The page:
Suddenly it’s September, and time for me to embark on the search for NZIFF 2015. Toronto calls, before we’ve had time to take stock of what we learned at NZIFF 2014. We invite you to assist us with this process. But it’s not too early to offer a few observations from the flight deck.
NZIFF in Wellington bounced back from last year’s post-quake doldrums to hit an amazing 70,000 attendances, a 12.5% increase. How absolutely positive is that? The big surprise on our Greatest Hits list this year was the runaway success of Living is Easy with Eyes Closed. Strawberry Fields Forever! Two other titles wearing their brands much more overtly – on very elegant sleeves – Dior and I and Yves Saint Laurent were also mobbed. Particle Fever and 20,000 Days on Earth joined the Dior film as our documentary hits, with Wim Wenders’ extraordinary The Salt of the Earth only just nudged out of a place on our top ten box office hit list.
And how about the New Zealand films? We couldn’t be happier about sharing in the glory of The Dark Horse or jump-starting the exhilarating ride that is Housebound. Christchurch filmmaker Gerard Smyth’s portrait of Wellingtonian Jean Watson proved the local audience favourite in a line-up of fine kiwi documentaries. And Florian Habicht brought Jarvis Cocker home for one unforgettable night at the Embassy.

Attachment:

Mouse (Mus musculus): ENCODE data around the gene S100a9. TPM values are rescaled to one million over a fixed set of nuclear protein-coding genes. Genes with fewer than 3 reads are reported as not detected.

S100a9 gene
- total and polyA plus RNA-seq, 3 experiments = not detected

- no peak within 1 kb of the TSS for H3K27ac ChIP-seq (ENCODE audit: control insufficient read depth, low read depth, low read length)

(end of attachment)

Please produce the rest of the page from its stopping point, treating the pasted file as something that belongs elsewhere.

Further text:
We’re sure that the integration of our new ticketing system into our new website along with our no-surprises standardisation of booking fees helped open up NZIFF in Wellington this year. We’re well aware that there’s plenty of tweaking still to be done with this new system, not least in the area of seat allocation. (We’ve received more heartfelt correspondence about this than any other single subject this year.)
Beginning this weekend, NZIFF makes it last stand for 2014 in Palmerston North, New Plymouth and Masterton. Plan a long weekend. It may be many months before you gave another chance to catch some of our most popular films. Or you could head to Toronto with me and catch their North American premieres. Be warned though: the queues are long in Toronto and the chances are good that in Palmerston North, New Plymouth or Masterton you will be able to see The Salt of the Earth or Winter Sleep or Charlie’s Country or Dior and I without lining up at all. The coffee will be better too.
— Bill Gosden, NZIFF Director
If you would like to provide feedback on NZIFF 2014 or ideas for NZIFF 2015 please contact us at firstname.lastname@example.org.